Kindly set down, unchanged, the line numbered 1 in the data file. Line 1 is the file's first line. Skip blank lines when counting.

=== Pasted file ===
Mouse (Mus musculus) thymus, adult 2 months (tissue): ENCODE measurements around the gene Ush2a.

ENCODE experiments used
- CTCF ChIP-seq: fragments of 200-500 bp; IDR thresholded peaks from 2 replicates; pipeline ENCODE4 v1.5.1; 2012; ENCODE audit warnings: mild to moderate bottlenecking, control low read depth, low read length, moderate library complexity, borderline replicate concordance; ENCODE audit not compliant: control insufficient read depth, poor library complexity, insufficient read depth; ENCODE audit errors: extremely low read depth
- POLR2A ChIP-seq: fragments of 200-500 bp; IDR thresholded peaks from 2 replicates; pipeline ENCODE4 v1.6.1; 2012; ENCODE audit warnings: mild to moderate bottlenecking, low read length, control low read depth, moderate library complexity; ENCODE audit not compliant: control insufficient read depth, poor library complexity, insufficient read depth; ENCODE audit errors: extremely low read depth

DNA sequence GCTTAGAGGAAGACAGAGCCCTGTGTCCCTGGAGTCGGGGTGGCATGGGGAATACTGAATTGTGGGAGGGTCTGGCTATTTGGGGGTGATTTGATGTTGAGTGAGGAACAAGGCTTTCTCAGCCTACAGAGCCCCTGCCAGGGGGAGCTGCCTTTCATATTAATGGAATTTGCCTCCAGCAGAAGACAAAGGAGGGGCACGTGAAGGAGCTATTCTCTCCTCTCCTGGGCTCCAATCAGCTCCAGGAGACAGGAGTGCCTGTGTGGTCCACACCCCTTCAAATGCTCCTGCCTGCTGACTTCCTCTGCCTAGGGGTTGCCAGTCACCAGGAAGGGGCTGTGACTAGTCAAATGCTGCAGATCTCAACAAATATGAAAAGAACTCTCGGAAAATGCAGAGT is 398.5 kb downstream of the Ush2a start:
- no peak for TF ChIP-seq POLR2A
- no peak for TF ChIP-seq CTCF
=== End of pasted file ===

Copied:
Mouse (Mus musculus) thymus, adult 2 months (tissue): ENCODE measurements around the gene Ush2a.